Jay’s Santiam Ghost

Santiam Ghost

This is a fly I have been fishing about four years now.  I wanted to combine colors that ranged from subtle to spicy.  I’ve always liked blacks and purples in my steelhead flies.  Gold UV Polar Chenille  makes a sparkly under-veil, and  grey marabou  provides a strong silhouette but is less obtrusive  than a traditional black or purple wing.  This fly really presents an impression that is both gentle and decisive.  Throw on a black bugger marabou tail and a purple collar hackle.  Just  right.

The full materials list is on the Oregon Fly Fishing Blog at:


Journal Entry: North Umpqua, January 8, 2010

Journal Entry: January 8, 2010

Note:  all of these journal entries are true, more or less.  Blatant lies and exorbitant exaggeration will be denoted by a small asterisk (*) at the end of a sentence.  Small inconsequential exaggerations are considered fair game because they either have happened on some other day; may occur at some point in the future; have been experienced by someone, somewhere, probably; or were part of a hallucination that has become real in my mind.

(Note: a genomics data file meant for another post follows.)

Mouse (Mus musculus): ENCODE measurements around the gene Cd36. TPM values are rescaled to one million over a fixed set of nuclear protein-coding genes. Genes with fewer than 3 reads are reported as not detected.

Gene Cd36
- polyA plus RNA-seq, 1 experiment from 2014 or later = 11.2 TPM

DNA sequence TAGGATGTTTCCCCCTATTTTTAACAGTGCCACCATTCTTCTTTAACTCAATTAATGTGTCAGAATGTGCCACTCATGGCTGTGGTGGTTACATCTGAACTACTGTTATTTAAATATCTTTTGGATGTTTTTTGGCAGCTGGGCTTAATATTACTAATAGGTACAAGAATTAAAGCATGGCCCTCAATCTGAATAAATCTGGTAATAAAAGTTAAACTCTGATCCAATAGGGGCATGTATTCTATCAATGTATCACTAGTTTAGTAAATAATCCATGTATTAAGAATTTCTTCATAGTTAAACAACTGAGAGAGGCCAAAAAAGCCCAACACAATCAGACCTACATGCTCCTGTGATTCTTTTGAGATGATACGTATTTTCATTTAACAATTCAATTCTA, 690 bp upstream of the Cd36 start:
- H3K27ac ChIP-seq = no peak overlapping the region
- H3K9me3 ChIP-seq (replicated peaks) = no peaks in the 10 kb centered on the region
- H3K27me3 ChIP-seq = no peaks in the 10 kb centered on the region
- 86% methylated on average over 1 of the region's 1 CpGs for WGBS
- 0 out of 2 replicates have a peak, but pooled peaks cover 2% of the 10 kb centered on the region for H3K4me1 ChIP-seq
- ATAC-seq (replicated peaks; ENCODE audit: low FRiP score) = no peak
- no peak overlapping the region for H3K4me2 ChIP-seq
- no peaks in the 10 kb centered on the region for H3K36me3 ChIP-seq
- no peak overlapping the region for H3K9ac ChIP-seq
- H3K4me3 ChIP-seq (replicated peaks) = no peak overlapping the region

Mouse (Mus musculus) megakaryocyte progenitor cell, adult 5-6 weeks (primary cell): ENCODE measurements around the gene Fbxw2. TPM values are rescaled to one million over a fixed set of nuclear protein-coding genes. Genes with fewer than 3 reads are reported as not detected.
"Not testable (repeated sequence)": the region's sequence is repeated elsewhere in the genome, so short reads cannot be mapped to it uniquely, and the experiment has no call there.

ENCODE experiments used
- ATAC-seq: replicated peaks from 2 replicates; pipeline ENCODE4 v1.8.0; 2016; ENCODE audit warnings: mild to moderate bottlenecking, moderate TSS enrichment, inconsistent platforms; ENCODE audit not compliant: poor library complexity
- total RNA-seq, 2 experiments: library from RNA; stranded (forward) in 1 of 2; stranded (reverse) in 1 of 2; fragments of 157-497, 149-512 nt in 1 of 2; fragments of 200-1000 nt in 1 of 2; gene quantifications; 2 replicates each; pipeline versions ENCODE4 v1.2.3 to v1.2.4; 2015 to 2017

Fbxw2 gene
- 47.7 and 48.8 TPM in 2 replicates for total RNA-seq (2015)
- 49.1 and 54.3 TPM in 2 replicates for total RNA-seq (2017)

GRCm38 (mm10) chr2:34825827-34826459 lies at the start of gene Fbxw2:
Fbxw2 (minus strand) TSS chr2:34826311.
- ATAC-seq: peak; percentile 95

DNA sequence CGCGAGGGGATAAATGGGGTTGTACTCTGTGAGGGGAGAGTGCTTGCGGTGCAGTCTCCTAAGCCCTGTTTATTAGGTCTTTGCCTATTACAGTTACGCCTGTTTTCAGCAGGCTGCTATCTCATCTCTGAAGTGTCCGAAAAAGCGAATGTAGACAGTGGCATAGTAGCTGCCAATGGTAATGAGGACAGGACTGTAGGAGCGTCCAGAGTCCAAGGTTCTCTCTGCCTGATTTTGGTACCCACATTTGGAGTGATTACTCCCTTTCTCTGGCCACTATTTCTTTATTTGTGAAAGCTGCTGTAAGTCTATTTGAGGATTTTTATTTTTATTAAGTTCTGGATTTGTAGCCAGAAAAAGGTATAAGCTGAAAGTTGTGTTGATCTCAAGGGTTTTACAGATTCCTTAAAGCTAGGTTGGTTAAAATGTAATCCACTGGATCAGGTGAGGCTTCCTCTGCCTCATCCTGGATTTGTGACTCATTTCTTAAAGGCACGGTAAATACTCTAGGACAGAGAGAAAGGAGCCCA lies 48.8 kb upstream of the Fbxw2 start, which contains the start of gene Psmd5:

Remember, steelhead are Pacific salmon, so this is still a Salmon Fishers Journal. Ha ha.

I peek at my watch for the umpteenth time.  4:20 AM.  What the hell, I might as well get up.  There are flies to tie and this will be my first day fishing since mid-December.

Frank and Jeanne left for New Zealand on the 7th.  Dale is house sitting.  I can hear him snoring gently up in the loft over the kitchen table.  I make a feeble attempt at starting a fire in the wood stove and give up rather quickly.  Dale will get it going when he comes down.